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Journalists are refusing to see eye to eye with Elon Musk on the issue of paid subscriptions for verification.
Long before taking over the reins at Twitter, Elon Musk has been on a mission to shake up the social media platform. His intentions about making the platform a haven of free speech are not hidden from the public eye. However, there is a very thin line between free speech and fake news. That is why it is a major goal of the new dispensation, to become “by far the most accurate source of information about the world.” While this is a welcome development, given the rate at which spams, scams, and fake news are all over most social media, Elon Musk is facing criticisms about some of the other ideas he is presently pushing.
Elon Musk Under Fire after Revealing Paid Verification Plans
Last week, Musk tweeted about plans to put out the current “Lords and Peasants” system that the platform currently employs. And he hopes to achieve this, by charging a monthly subscription fee of $8 for users with the blue badge. According to the billionaire CEO, the move will “democratize journalism and empower the voice of the people.”
But it appears that so far, Musk has failed to convince users.
For many, the move does not in any way stop criminal entities from their impersonation business. Rather, it emboldens their act as all they have to pay is some cheap amount of dollars to be verified. The fear is that verification has to truly mean something or else the platform will go on to become less valued as an app.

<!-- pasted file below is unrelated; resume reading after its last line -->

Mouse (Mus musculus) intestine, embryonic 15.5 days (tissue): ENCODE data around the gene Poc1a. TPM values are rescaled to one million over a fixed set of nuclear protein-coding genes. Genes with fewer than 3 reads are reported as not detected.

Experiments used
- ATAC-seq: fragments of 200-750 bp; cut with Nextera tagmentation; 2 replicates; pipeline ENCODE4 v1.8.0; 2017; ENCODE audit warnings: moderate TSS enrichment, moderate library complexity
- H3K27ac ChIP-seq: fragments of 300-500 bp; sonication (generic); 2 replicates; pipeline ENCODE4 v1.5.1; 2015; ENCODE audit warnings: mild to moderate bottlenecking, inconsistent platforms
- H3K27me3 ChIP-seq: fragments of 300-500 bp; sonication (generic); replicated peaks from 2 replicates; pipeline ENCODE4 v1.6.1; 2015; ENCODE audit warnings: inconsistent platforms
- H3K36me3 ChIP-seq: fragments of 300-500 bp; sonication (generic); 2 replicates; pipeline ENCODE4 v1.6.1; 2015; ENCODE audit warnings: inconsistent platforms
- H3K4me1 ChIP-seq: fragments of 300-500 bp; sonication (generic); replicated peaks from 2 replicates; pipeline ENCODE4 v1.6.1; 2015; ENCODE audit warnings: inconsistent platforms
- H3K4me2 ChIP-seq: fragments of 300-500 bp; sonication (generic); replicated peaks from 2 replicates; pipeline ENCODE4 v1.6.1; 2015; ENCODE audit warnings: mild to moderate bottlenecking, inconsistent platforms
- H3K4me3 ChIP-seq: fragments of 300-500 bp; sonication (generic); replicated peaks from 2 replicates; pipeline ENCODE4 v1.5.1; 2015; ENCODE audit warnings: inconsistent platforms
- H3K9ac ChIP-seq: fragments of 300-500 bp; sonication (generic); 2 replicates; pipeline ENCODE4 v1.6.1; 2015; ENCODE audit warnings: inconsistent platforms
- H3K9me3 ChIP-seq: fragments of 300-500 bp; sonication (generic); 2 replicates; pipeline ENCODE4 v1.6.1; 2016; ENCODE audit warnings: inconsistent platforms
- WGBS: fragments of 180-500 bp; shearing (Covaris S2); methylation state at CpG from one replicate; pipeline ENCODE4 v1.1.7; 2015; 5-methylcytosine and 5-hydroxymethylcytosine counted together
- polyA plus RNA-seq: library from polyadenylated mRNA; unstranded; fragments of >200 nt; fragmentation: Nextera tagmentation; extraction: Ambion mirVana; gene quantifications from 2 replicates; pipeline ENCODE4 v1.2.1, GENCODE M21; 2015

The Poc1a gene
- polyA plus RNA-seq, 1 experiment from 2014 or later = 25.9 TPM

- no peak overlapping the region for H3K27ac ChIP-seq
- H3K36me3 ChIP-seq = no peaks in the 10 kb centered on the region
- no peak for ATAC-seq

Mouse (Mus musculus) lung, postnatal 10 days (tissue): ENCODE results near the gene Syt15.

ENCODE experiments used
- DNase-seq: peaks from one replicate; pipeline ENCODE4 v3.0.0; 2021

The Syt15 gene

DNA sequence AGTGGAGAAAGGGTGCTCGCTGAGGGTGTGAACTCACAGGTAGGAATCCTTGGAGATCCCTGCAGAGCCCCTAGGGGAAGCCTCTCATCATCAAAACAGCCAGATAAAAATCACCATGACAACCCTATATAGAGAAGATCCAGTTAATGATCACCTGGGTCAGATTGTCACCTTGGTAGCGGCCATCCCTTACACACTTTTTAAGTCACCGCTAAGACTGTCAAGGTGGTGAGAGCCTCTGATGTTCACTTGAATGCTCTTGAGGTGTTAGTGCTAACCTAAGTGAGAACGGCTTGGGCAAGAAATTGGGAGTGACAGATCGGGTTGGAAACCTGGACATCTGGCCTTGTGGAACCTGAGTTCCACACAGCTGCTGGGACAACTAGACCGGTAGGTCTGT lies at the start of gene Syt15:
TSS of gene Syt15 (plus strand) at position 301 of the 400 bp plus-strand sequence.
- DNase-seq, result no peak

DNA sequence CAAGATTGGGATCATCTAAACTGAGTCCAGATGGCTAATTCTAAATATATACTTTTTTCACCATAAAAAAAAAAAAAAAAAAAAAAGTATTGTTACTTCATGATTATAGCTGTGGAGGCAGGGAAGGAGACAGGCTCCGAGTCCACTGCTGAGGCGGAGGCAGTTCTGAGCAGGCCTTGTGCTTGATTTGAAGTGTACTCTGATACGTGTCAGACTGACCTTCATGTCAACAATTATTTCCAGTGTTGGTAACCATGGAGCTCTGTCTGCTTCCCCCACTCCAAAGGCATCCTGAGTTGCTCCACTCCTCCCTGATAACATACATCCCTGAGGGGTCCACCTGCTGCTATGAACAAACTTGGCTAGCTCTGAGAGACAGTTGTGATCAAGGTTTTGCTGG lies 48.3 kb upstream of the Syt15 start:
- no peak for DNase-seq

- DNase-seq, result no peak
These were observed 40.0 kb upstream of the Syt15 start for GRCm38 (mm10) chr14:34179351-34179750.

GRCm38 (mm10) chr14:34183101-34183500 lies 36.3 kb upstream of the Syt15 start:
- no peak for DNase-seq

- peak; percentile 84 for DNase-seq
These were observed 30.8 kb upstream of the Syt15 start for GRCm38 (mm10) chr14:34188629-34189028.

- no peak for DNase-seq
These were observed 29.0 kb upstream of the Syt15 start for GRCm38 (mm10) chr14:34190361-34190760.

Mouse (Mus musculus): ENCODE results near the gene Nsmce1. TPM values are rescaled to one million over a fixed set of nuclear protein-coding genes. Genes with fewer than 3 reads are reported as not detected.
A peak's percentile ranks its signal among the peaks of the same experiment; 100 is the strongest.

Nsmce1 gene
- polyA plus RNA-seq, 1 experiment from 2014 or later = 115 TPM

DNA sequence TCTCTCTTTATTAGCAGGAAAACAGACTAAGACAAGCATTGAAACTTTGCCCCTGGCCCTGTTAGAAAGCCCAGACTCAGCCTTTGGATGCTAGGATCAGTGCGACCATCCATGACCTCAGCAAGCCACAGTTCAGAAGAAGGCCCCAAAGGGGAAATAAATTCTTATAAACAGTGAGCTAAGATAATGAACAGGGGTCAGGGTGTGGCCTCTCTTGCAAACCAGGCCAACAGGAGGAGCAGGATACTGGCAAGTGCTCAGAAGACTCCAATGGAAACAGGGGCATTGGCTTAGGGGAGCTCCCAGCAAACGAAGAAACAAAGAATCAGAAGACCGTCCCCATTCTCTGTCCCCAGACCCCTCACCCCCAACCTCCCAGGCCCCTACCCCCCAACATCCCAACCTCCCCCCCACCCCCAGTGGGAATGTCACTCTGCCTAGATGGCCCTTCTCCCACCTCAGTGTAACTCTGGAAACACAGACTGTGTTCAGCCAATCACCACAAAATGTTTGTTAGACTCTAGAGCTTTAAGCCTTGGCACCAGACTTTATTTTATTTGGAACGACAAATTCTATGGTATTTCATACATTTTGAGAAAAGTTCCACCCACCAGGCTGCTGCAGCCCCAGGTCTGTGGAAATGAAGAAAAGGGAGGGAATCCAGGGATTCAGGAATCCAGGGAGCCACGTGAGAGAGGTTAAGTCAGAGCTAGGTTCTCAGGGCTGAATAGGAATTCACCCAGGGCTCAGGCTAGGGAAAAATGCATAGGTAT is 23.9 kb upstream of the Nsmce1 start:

Journalists Find a More-Decentralized Option
Meanwhile, the most offended Twitter users look to be the journalists. A large percentage of them believe that the charged subscription plan will do more harm than good. The reason is that journalists are so-called because they are professionals in the communication business. But when their craft becomes overcrowded, anyone would be taken as a reliable source. Thereby, defeating the principles of information sharing.
For others, the move is a money-making one and Musk has no right to use words like ‘empower the voice of the people.’ That is because he’s charging, at the very least.
As a result, a movement to leave Twitter for a more decentralized alternative platform is on. In just a week, a site called Mastodon has gained over 230,000 new users, according to the BBC. Mastodon operates similarly to Twitter, but it runs across several servers that are owned and operated by individuals and organizations on a collective decentralized network. This is the advantage that some journalists are hoping to tap into. Especially since an account cannot be closed by one centralized entity or individual.